In common language we say that people "take" photographs. This suggests that there is little creativity involved. The photographer is simply taking what is there. It would be more accurate (though more awkward) to say that we "make" photographs. This would account for the fact that really we are creating a visual scene with the choices we make in framing or cropping the photograph.
 
This is important to consider for ethical reasons. The way we "make" the photograph needs to be true to what actually happened. Photographs and video can make things appear very different than the truth. Some would argue that the "truth" will vary from person to person and objective truth may not be obtainable. But it is important to strive toward objectivity. While there may be no objective truth out there, you want to be diligent to not consciously violate what you know to be true.
 
Some of it depends on how you frame the shot. We've talked about how close up shots are always more interesting to the viewer. But keep in mind - especially with photojournalism - that tight frames can remove part of the story. Think of a photo in a newspaper of a protest on campus surrounding the food in the dining halls. If you frame a nice tight shot of four people screaming and holding signs, it might send the message that lots of students are riled up about the issue. But if you show a slightly wider shot, you might see that these students are the only four students protesting and that all around them are students happily eating in the dining halls who seem to be oblivious to this issue.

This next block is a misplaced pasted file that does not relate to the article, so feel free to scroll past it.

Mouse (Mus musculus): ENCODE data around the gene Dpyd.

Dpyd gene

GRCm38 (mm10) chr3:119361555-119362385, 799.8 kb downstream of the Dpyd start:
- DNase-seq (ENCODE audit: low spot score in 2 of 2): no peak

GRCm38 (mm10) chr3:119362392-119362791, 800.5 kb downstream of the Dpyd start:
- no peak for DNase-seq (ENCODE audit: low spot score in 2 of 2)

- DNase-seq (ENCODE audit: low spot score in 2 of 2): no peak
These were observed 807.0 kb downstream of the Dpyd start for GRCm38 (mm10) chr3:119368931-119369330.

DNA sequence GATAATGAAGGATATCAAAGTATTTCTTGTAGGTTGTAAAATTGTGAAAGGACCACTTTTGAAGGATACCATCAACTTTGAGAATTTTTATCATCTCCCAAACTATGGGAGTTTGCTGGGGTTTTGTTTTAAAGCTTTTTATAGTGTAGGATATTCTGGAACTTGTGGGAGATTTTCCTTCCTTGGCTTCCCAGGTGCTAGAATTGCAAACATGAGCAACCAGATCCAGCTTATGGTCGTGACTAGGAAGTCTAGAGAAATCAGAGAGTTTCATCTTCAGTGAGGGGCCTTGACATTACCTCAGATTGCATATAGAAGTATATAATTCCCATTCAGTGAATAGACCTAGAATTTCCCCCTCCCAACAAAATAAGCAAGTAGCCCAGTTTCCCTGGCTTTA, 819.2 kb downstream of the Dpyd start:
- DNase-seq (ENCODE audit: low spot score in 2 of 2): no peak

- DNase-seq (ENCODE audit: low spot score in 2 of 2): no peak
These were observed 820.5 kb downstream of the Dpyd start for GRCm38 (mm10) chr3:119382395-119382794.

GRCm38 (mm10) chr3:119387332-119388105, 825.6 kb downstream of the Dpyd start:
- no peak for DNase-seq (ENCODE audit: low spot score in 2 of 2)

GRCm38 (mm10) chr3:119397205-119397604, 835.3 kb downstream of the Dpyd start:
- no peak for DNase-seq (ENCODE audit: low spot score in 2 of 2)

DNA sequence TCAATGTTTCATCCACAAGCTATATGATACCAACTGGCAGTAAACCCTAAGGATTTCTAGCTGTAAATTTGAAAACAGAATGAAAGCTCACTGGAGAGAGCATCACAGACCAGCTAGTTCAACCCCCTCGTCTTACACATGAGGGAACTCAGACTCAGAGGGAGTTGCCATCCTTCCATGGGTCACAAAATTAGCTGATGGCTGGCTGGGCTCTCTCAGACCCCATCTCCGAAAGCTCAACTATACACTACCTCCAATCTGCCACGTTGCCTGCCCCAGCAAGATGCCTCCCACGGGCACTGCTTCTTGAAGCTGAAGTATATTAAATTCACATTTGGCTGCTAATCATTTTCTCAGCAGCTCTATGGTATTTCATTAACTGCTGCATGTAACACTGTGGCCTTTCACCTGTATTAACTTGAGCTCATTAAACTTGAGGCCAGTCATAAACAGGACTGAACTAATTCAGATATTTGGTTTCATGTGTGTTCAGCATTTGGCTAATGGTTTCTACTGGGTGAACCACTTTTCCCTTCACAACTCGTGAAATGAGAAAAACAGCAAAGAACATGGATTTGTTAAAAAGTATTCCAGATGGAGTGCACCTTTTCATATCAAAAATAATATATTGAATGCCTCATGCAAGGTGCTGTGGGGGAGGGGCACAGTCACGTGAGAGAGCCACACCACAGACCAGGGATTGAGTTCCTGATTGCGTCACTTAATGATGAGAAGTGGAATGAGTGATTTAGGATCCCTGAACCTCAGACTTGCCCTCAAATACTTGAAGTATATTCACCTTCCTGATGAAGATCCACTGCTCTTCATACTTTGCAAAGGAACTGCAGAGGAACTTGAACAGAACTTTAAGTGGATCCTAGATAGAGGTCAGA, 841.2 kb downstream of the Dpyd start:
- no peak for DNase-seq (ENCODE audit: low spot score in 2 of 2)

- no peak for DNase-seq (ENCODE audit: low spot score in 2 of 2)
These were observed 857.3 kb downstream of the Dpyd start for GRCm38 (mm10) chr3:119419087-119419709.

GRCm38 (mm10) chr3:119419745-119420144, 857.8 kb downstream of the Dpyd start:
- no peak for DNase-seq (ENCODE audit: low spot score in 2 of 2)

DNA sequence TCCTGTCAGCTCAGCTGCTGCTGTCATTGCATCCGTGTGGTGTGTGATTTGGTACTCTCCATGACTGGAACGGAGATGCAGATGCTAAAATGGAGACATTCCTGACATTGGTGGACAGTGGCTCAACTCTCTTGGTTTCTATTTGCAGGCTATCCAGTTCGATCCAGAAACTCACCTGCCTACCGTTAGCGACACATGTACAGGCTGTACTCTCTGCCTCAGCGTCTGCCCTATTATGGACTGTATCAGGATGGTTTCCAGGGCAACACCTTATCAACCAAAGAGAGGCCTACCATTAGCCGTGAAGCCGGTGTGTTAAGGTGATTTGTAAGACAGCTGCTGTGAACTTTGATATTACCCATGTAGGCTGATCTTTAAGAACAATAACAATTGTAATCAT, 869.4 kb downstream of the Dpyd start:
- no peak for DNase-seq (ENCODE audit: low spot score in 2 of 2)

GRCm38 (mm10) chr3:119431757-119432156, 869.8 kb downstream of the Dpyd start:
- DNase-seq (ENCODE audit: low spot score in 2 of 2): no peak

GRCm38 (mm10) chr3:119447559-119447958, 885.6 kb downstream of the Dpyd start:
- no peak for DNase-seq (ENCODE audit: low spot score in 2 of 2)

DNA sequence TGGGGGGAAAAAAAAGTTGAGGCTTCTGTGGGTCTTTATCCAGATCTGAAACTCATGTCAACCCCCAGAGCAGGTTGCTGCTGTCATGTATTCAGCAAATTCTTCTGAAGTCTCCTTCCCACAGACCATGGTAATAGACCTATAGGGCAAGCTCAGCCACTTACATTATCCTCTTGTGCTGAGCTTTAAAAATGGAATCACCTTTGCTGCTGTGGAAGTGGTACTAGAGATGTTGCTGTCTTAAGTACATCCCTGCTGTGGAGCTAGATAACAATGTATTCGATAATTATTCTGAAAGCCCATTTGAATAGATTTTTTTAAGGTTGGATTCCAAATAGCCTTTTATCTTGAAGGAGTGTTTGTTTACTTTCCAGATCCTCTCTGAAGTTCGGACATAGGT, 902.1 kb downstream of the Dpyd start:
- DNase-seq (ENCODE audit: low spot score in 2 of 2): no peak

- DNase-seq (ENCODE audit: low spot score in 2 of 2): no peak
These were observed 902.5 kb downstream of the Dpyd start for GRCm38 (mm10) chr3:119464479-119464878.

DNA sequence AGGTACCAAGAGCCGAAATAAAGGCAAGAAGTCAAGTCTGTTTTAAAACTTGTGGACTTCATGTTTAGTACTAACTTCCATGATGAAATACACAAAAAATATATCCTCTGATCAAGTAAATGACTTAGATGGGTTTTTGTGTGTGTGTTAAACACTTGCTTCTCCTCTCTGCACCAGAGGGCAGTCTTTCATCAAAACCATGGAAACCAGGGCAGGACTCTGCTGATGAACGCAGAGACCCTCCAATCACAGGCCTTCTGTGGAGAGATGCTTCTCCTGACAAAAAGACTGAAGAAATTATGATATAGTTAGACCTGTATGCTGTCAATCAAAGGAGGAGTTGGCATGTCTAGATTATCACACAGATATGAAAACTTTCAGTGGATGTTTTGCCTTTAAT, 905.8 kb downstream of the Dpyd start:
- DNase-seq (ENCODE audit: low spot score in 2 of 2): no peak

This is also an issue with cropping. The way you crop a photo will determine how it is perceived. The viewer often needs the surrounding contextual cues to get the correct idea of the situation.
 
Take a look at this photo. Describe the situation here. Perhaps it looks as if this couple is annoyed with the child, of discussing her behavior. Maybe she is ignoring what they are telling her to do.
 
 
Now look at the same photo cropped on the other side. A very different situation emerges.
 
 
A look at the entire photograph without cropping might tell both stories. Only another photograph of the ball field and the dismal performance of the home team would clarify the disappointed faces of the couple to the left.
 
Another ethical concern comes in the way we juxtapose images in lay-out and video editing. This can create a reality far different from what actually took place. For example, here is a photo of a little girl in the snow. You might see this photo and think that she is cold (which is actually the case).
 
 
But put this photo next to this one and a very different impression emerges.
 
 
These photos were taken at different times. The man is not throwing the snowball at her. But if I lay out the photos like this then that is the impression it gives.
 
When you take photos, you are creating an impression, dictating the reality for those who were not there. It is important to make sure that the reality you portray is fair and accurate
 
See the Visual Literacy Chapter for more discussion on visual bias and ethics.